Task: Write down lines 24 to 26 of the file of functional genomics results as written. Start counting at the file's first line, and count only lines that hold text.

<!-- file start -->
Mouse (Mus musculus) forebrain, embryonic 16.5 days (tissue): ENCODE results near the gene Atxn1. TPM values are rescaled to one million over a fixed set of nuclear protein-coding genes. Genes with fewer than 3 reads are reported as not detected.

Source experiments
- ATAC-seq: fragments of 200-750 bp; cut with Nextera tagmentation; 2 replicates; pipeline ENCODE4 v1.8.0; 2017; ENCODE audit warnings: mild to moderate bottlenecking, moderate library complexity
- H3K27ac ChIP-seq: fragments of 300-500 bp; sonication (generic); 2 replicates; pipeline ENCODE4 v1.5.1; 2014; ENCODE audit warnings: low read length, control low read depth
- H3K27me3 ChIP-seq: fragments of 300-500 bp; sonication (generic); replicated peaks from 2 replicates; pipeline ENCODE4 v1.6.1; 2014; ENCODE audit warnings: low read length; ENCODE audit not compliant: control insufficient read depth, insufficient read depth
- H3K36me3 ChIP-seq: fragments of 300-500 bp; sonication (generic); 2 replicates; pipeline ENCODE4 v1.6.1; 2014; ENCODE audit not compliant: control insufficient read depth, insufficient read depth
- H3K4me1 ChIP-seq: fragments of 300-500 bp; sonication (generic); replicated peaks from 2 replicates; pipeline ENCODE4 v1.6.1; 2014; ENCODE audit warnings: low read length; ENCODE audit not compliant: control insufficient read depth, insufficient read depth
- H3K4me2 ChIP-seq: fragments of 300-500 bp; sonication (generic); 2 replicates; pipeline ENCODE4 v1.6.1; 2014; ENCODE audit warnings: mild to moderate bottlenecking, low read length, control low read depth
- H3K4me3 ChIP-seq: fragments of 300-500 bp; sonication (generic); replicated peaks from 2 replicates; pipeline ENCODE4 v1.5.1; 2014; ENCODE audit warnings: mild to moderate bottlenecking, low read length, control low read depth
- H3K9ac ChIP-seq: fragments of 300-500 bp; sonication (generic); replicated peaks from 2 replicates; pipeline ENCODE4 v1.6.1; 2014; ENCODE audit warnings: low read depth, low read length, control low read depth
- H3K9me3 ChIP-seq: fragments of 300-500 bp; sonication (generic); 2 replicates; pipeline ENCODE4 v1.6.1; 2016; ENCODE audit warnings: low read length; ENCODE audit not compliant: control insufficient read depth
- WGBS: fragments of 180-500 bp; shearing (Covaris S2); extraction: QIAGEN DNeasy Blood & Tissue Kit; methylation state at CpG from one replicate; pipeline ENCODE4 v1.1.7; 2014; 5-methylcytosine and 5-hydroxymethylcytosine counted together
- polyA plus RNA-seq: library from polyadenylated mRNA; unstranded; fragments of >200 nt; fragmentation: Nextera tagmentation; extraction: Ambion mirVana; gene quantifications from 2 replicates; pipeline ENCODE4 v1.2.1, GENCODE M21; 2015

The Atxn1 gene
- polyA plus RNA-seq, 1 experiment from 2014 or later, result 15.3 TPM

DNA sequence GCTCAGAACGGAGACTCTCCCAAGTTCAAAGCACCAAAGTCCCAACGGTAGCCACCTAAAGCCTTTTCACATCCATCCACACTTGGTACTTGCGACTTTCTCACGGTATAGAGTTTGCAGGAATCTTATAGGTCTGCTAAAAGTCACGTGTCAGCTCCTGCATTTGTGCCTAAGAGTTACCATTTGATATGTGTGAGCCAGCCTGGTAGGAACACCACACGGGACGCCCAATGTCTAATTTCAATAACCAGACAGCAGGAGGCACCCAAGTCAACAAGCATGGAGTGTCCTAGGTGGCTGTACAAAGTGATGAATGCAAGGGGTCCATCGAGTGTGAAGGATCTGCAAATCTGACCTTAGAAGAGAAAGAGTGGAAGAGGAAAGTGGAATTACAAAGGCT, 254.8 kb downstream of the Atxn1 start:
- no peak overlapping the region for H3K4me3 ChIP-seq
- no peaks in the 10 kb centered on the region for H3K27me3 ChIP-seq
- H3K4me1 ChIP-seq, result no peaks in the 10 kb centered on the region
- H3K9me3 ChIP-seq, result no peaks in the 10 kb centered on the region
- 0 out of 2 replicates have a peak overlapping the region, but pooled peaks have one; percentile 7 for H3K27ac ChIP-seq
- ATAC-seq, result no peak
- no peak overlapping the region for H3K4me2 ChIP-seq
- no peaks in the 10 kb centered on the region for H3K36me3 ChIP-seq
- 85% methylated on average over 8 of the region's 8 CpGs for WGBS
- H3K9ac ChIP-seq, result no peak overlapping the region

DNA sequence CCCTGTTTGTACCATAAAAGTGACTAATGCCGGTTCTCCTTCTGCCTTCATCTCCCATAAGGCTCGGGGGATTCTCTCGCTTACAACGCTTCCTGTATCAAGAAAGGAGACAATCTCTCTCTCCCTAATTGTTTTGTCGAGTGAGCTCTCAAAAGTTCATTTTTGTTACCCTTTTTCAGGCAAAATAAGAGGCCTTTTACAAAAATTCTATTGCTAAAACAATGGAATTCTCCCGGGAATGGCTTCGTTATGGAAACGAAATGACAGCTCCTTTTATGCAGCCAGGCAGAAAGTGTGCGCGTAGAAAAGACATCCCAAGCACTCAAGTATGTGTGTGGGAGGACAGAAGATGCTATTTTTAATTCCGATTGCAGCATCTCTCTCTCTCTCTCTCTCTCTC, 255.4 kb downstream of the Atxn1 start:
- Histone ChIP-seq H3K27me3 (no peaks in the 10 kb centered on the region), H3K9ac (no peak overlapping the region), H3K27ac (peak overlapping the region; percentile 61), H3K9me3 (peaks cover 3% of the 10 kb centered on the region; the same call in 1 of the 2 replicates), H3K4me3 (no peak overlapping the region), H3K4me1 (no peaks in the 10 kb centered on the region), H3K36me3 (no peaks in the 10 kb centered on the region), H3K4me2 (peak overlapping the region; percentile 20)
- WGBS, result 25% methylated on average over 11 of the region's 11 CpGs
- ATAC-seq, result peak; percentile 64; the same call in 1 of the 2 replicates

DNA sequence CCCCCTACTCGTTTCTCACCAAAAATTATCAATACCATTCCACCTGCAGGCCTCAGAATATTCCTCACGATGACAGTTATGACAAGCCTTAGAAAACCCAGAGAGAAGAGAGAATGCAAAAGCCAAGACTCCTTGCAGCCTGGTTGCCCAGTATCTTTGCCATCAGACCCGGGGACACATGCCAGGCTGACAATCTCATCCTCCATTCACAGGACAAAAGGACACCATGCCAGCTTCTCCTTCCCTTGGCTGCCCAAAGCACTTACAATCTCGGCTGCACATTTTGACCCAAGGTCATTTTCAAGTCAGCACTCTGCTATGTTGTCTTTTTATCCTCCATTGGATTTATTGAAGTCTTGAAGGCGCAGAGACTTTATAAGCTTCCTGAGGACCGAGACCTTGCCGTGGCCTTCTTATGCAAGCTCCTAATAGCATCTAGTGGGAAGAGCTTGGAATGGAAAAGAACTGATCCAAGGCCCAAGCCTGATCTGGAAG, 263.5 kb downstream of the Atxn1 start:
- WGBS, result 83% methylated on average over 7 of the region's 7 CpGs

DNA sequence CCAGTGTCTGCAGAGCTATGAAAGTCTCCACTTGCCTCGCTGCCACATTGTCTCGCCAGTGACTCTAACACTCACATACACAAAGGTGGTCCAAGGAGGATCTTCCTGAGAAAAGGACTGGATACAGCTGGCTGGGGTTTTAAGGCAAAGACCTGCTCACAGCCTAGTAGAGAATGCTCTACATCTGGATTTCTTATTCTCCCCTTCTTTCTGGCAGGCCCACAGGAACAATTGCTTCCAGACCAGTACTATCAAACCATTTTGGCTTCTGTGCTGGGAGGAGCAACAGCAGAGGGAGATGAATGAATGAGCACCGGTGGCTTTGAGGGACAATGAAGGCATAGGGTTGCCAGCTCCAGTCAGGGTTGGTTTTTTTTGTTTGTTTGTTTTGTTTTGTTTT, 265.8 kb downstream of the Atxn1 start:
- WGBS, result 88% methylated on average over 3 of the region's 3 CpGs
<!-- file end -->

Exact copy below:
- no peaks in the 10 kb centered on the region for H3K36me3 ChIP-seq
- 85% methylated on average over 8 of the region's 8 CpGs for WGBS
- H3K9ac ChIP-seq, result no peak overlapping the region